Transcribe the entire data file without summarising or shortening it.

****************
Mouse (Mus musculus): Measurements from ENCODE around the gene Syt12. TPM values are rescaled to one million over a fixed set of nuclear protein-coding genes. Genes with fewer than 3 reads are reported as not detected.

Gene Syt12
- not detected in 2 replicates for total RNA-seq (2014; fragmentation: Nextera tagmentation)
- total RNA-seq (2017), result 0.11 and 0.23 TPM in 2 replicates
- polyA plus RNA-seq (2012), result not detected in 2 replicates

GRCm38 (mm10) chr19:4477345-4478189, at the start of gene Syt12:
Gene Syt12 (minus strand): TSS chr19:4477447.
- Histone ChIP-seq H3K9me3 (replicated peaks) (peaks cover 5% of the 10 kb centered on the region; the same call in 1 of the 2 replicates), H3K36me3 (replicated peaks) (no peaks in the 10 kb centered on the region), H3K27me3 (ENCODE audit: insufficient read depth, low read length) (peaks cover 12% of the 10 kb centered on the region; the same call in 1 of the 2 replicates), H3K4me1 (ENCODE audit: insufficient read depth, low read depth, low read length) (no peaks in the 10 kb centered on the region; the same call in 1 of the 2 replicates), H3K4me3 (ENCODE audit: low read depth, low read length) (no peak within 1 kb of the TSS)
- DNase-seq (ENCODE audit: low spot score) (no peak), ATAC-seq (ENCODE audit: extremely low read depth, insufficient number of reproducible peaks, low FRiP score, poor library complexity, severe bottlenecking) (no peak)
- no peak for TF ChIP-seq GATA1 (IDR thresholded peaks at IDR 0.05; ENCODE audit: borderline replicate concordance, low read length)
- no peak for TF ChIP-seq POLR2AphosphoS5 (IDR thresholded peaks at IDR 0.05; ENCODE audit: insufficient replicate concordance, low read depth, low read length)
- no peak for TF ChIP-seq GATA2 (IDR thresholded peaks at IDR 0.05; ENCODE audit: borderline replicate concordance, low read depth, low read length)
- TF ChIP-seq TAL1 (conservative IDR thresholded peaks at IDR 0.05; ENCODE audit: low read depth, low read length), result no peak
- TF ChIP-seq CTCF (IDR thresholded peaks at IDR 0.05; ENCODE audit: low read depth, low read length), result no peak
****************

Mouse (Mus musculus): Measurements from ENCODE around the gene Syt12. TPM values are rescaled to one million over a fixed set of nuclear protein-coding genes. Genes with fewer than 3 reads are reported as not detected.

Gene Syt12
- not detected in 2 replicates for total RNA-seq (2014; fragmentation: Nextera tagmentation)
- total RNA-seq (2017), result 0.11 and 0.23 TPM in 2 replicates
- polyA plus RNA-seq (2012), result not detected in 2 replicates

GRCm38 (mm10) chr19:4477345-4478189, at the start of gene Syt12:
Gene Syt12 (minus strand): TSS chr19:4477447.
- Histone ChIP-seq H3K9me3 (replicated peaks) (peaks cover 5% of the 10 kb centered on the region; the same call in 1 of the 2 replicates), H3K36me3 (replicated peaks) (no peaks in the 10 kb centered on the region), H3K27me3 (ENCODE audit: insufficient read depth, low read length) (peaks cover 12% of the 10 kb centered on the region; the same call in 1 of the 2 replicates), H3K4me1 (ENCODE audit: insufficient read depth, low read depth, low read length) (no peaks in the 10 kb centered on the region; the same call in 1 of the 2 replicates), H3K4me3 (ENCODE audit: low read depth, low read length) (no peak within 1 kb of the TSS)
- DNase-seq (ENCODE audit: low spot score) (no peak), ATAC-seq (ENCODE audit: extremely low read depth, insufficient number of reproducible peaks, low FRiP score, poor library complexity, severe bottlenecking) (no peak)
- no peak for TF ChIP-seq GATA1 (IDR thresholded peaks at IDR 0.05; ENCODE audit: borderline replicate concordance, low read length)
- no peak for TF ChIP-seq POLR2AphosphoS5 (IDR thresholded peaks at IDR 0.05; ENCODE audit: insufficient replicate concordance, low read depth, low read length)
- no peak for TF ChIP-seq GATA2 (IDR thresholded peaks at IDR 0.05; ENCODE audit: borderline replicate concordance, low read depth, low read length)
- TF ChIP-seq TAL1 (conservative IDR thresholded peaks at IDR 0.05; ENCODE audit: low read depth, low read length), result no peak
- TF ChIP-seq CTCF (IDR thresholded peaks at IDR 0.05; ENCODE audit: low read depth, low read length), result no peak